What You Need In Your Workout Program

Think about it. You can’t just willy-nilly and hapzardly jump into a workout program and assume all of your requirements and expectations are going to be met.

So the first thing you need to do is ask yourself, “What do I need my workout program to do for me?”
Be specific. Saying, “get me in shape” is nothing. It hasn’t had enough thought put into it to be meaningful.

What I will do is list what I felt was needed when I began designing this system. (Spoiler alert: all these needs are taken care of in the system.)

1. One thing I noticed I was REALLY neglectful of when I worked out on my own was flexibility.

I needed to make sure that all of my limbs could move in all directions without catching, binding, or pulling.

This is not only for performance but for injury prevention.

I would sometimes do some stretching, but mostly not. Why? Because it can be so boring, but usually it was because I was just in a rush to “get to it” and get the workout cranking.

So I built flexibility right into the system, so it is never neglected, and it did it in such a way that it gets you in the mood for the tougher work ahead.


It’s not fun thinking that there are so many things you’d like to do in your kickboxing or self defense workout that you can’t or won’t get to them all.

You might watch a Youtube video or see a UFC fight and think, “Man! I’ve got to try that! Next time I’m doing my workout I’m going to use that.”

Guess what? You won’t remember. At least not during your workout. It will likely be long forgotten.

So I needed my workouts to systematically and periodically put in all the stuff I thought was cool, useful, or important.

Every time I either thought of something great, or made up a great combo, or saw an awesome technique or combo in a fight or in an instructional video, I wrote it down to build into the system.

Now, instead of getting in a rut and doing the same combos and techniques that come to mind while you’re training, I now know that every single technique I want to practice is going to have its day in the limelight.

3. My Own Music

How powerful is music? It’s amazing, right?

It’s energizing, motivating, inspiring.

What are the chances that the workout video you buy is going to be playing the music you want to listen to? Zero? Right.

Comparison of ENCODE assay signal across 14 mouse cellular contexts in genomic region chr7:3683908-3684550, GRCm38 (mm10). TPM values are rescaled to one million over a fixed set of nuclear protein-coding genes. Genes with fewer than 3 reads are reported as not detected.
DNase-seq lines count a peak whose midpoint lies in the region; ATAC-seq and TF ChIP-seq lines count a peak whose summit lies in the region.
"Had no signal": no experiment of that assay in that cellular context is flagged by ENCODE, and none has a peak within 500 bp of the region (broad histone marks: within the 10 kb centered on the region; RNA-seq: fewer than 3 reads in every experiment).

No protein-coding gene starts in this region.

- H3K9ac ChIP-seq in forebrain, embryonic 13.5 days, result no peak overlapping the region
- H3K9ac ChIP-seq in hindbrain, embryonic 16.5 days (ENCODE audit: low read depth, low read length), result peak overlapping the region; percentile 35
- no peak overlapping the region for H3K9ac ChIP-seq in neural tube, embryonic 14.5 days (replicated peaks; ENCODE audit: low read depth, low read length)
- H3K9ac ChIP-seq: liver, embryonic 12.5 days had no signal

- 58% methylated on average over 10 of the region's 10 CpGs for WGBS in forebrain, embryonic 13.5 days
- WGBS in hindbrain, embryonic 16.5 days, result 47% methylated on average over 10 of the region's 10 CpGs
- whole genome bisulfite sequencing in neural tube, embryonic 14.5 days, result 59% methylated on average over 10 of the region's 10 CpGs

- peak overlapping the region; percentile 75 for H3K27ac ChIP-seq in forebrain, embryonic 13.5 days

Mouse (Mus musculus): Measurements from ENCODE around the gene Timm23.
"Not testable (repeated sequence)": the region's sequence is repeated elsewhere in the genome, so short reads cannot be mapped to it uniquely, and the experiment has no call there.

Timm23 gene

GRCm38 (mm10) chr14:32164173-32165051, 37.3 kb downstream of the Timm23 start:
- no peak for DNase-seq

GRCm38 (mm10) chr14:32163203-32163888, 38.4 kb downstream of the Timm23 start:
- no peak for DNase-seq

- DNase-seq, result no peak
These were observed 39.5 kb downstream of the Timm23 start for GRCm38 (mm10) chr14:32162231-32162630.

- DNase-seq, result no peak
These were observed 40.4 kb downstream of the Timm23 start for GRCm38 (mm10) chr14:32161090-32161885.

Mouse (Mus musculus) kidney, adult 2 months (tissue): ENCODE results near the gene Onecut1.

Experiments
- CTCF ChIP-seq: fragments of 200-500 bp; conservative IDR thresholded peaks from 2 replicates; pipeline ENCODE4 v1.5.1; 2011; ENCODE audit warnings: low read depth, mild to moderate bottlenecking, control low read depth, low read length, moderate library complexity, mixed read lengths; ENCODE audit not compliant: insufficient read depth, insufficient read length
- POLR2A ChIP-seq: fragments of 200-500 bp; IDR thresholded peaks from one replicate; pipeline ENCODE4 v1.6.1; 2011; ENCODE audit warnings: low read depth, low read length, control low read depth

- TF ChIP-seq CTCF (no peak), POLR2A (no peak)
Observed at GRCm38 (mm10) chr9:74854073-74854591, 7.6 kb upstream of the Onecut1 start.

So when you control the juke box, your workouts are now powered by the very tunes that you find best gets you in the mood for exercise.

It might be progressive, pop, rock, alternative, or my favorite: gangsta hip hop.

Whatever I’m in the mood for, that’s what I put on. It’s 50% or more of the energy in the room when you’re working out. It’s important!

4. Keeping Your Body Balanced

An action-packed workout can put a lot of stress on your body. (In a good way, obviously.)

But too much of a good thing can turn into a bad thing.
So I wanted my workload to be spread out through as much of my body as possible.
Boxing’s great. But I don’t want all of my energy being processed by my fragile hand bones and wrist. That’s too much stress on too small of a body part.

I want to use my elbows, my knees, my shins, my insteps, the ball of my feet, to spread the workload around and prevent overuse injuries.

To add even more balance, I like to work both sides of the body. So I’ll do the combo Orthodox a few times, then Southpaw a few times.

You, of course, don’t need to do that in your training, or your clients’ training, but I find it useful for my needs.

5. Muscular endurance, muscle, joint, and bone strengthening, cardio-pulmonary stamina, and power.

I want to train all of the above areas. I need to make sure the workouts are giving me the cardio and lung capacity I would need in a fight, but…. without doing so much it uses my muscle for fuel. So the key is: enough, without doing too much. It’s a fine line, but I found it. You’ll never have to even think about it. It’s built right into the system.

I wanted to make sure my bones were encountering enough resistance to harden, and that my joints were able to absorb more force, and my muscles were getting enough resistance to adapt.

The very nature of the program… kickboxing and fight training… lends itself to these goals naturally. I just had to make sure I had the right combination of volume and intensity.

A kickboxer training by punching a sandbag
Photo by Damir Spanic

6. REAL self defense